The second webinar in our series exploring longitudinal biomedical studies from a social science perspective focused on ALSPAC and Generation Scotland. Videos and presentation slides are available below.
About the webinar series
This ongoing CLOSER webinar series aims to showcase a range of biomedically-focused longitudinal studies, including our partner studies and a leading study of twins, to social science researchers who may be otherwise unfamiliar with the study data and what it can offer social science research. The series is designed to introduce researchers to new longitudinal studies that could be of use to them in their work.
Watch the introduction to ALSPAC
Prof Nic Timpson introduced ALSPAC, also known as Children of the 90s, a world-leading birth cohort study. Between April 1991 and December 1992 the study recruited more than 14,000 pregnant women and these women (some of whom had two pregnancies or multiple births during the recruitment period), the children arising from the pregnancy, and their partners have been followed up intensively over two decades.
ALSPAC is the most detailed study of its kind in the world, providing the international research community with a rich resource for the study of the environmental and genetic factors that affect a person’s health and development.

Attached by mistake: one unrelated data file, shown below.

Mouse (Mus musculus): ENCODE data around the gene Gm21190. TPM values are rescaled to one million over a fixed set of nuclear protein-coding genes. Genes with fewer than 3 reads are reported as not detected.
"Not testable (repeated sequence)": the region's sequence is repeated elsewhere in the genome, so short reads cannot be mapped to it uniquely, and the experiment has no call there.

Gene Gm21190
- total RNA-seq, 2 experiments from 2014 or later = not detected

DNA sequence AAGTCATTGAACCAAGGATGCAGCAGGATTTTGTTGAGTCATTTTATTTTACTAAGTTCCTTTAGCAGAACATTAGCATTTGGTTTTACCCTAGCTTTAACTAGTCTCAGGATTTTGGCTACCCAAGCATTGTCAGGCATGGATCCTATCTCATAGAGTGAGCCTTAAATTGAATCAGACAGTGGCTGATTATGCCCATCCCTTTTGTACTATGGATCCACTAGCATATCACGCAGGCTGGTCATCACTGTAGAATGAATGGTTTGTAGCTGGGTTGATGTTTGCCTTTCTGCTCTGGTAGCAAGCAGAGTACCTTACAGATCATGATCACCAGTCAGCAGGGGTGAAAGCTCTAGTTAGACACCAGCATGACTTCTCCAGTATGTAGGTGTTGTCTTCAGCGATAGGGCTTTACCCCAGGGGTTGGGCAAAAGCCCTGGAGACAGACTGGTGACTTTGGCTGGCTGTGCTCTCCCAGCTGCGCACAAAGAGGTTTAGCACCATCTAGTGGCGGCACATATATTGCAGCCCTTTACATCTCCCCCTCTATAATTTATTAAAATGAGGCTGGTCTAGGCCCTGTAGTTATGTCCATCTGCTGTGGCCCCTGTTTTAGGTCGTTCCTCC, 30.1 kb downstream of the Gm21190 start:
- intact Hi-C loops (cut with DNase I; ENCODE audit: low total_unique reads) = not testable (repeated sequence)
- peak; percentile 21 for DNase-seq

Watch the introduction to Generation Scotland
Prof David Porteous and Dr Chloe Fawns-Ritchie explored Generation Scotland – a research study looking at the health and wellbeing of volunteers and their families.
The study combines responses to questionnaires of health and wellbeing from birth through life and these are linked to NHS health records and innovative laboratory science to understand health trajectories.
Other webinars in this series
- February 2021: Born in Bradford and TwinsUK
- July 2021: Southampton Women’s Survey and Hertfordshire Cohort Study
If you have any questions, or require further information, please contact CLOSER Digital Communications and Events Manager, Jennie Blows (firstname.lastname@example.org).